Across the 12 elements of workplace engagement, superintendents were most likely to say that the mission or purpose of their organization makes them feel their work is important, with roughly seven in 10 strongly agreeing (giving it a "5" rating on a 1-to-5 scale) with the statement. This far outpaces the strong agreement of the typical U.S. employee (four in 10) and is slightly higher than the six in 10 found among workplace leaders -- specifically, managers of managers -- across other professions. Superintendents were also highly likely to say that their opinions count in the workplace, with seven in 10 strongly agreeing (compared with the typical employee at three in 10 and other leaders at six in 10). Superintendents were least likely to strongly agree that they have a best friend at work and that they have received recognition or praise for doing good work.
Employees' relationship with their manager is a key factor in their level of engagement. Similarly, superintendents who are positive about their relationship with their local school board are most likely to be engaged. For example, 67% of superintendents who strongly agree that their district is well-governed at the board level are engaged, compared with 41% among those who agree (give a "4" rating) and 14% among those who are neutral or disagree (give a "1," "2" or "3" rating) that their board is well-governed at the local level.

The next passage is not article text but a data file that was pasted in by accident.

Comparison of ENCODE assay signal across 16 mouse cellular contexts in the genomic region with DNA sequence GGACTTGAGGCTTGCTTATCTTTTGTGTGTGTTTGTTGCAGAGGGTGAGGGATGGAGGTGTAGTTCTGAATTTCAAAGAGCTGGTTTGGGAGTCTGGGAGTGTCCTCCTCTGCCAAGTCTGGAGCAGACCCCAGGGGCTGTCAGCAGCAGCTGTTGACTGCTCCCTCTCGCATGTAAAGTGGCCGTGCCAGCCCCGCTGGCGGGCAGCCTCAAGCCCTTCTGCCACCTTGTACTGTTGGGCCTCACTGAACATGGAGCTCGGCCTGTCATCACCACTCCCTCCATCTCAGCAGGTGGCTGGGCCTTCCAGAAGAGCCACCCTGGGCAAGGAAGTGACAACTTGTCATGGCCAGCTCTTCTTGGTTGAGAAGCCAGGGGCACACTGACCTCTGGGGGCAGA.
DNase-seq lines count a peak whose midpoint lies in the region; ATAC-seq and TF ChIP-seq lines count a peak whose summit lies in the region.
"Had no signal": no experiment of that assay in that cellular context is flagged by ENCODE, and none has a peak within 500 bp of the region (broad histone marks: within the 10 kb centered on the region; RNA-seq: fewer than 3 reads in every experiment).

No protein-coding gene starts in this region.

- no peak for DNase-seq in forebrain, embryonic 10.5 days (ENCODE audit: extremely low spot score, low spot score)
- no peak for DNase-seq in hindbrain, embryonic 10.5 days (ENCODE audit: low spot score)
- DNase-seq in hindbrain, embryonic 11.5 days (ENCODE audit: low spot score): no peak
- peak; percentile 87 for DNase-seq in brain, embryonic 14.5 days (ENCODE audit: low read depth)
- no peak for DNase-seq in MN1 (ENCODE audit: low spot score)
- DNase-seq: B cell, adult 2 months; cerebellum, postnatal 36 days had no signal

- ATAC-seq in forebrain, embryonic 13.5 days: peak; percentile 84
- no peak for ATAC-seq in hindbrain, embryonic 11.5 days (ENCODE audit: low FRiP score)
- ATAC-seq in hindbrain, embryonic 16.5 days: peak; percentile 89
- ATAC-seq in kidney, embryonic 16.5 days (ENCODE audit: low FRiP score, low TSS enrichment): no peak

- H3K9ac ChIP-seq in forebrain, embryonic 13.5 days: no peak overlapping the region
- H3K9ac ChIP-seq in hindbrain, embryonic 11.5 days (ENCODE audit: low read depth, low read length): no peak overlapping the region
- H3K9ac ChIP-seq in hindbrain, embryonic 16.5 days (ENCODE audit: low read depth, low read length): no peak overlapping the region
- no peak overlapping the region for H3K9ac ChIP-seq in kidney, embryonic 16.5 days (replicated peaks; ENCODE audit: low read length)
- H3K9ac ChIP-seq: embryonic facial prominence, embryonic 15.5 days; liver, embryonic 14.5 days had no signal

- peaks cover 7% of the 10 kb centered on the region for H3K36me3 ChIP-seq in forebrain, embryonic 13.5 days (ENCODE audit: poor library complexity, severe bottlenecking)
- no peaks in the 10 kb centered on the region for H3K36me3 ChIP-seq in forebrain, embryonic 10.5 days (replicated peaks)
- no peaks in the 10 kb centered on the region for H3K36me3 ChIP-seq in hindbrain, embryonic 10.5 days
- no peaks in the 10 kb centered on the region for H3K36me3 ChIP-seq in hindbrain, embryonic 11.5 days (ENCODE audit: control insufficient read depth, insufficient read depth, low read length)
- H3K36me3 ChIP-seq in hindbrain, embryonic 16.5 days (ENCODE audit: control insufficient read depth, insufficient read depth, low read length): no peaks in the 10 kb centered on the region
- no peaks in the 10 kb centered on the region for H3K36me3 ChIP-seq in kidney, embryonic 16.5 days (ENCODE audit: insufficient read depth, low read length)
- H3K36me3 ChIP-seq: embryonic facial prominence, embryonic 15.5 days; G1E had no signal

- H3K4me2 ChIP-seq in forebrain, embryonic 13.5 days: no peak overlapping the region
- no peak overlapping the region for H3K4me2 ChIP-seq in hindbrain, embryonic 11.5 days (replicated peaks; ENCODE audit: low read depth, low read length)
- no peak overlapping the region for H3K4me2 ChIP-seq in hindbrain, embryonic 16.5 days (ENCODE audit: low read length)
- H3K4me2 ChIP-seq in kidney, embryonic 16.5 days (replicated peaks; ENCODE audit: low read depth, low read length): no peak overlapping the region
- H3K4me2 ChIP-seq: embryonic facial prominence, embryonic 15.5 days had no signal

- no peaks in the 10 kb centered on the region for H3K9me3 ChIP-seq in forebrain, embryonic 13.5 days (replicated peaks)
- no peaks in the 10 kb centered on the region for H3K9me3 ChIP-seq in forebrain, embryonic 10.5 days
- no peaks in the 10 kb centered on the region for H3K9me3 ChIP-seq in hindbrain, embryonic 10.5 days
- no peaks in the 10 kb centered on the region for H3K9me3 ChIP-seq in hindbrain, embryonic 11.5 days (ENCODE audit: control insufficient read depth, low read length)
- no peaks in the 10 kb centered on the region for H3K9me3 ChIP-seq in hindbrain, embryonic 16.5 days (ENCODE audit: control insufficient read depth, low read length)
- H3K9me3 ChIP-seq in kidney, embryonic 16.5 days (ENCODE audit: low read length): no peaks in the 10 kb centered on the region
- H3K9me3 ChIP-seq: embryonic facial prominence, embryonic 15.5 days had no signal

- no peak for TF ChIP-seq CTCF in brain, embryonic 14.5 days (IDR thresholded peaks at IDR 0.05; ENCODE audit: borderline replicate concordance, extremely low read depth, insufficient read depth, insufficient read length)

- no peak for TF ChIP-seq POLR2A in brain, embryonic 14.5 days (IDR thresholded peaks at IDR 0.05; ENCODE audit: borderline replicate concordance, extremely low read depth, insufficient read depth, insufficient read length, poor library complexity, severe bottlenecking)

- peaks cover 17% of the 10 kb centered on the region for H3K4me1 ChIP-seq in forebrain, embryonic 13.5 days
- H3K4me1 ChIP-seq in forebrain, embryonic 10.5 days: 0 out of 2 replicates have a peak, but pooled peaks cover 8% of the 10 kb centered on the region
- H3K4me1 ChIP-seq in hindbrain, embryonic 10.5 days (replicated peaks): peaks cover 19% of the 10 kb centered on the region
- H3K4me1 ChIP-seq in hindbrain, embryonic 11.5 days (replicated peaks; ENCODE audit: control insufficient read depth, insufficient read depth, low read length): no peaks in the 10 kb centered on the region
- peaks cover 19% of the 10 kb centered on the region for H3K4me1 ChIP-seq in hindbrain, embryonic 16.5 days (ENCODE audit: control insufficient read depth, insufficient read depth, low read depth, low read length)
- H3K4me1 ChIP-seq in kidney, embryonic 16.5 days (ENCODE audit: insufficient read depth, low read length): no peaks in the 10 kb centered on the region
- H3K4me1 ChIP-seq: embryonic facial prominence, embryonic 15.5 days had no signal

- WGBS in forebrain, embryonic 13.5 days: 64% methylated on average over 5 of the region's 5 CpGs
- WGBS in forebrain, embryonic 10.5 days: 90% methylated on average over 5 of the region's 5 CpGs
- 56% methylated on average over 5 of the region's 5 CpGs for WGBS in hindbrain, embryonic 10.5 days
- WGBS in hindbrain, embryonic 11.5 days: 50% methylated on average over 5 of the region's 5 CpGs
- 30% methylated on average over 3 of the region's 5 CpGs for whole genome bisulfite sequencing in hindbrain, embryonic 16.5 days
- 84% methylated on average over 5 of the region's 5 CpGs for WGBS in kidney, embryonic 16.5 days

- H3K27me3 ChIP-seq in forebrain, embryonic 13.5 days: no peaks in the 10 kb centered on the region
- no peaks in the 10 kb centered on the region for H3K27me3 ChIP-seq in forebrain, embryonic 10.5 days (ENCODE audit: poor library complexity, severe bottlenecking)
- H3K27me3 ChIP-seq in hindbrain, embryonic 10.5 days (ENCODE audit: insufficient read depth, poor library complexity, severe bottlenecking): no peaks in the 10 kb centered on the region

Having a board that the superintendent perceives to be knowledgeable about K-12 education is even more strongly related to superintendent engagement. Seventy-six percent of superintendents who strongly agree that their board is "very knowledgeable" are engaged with their job -- considerably more than the 57% who agree and the 26% who are neutral or disagree.
Engagement among leaders is vitally important to the health of the overall organization because they set the tone for workplace culture. Gallup finds the engagement percentage of top leaders (managers of managers) is at 45%, yet just 29% of managers of individual contributors are engaged. This varies a great deal across teams within organizations -- and is largely linked to the effectiveness of the local manager. Managers' engagement has a "cascade effect" on their teams. Workgroups with engaged managers are 59% more likely to be engaged than those led by actively disengaged managers.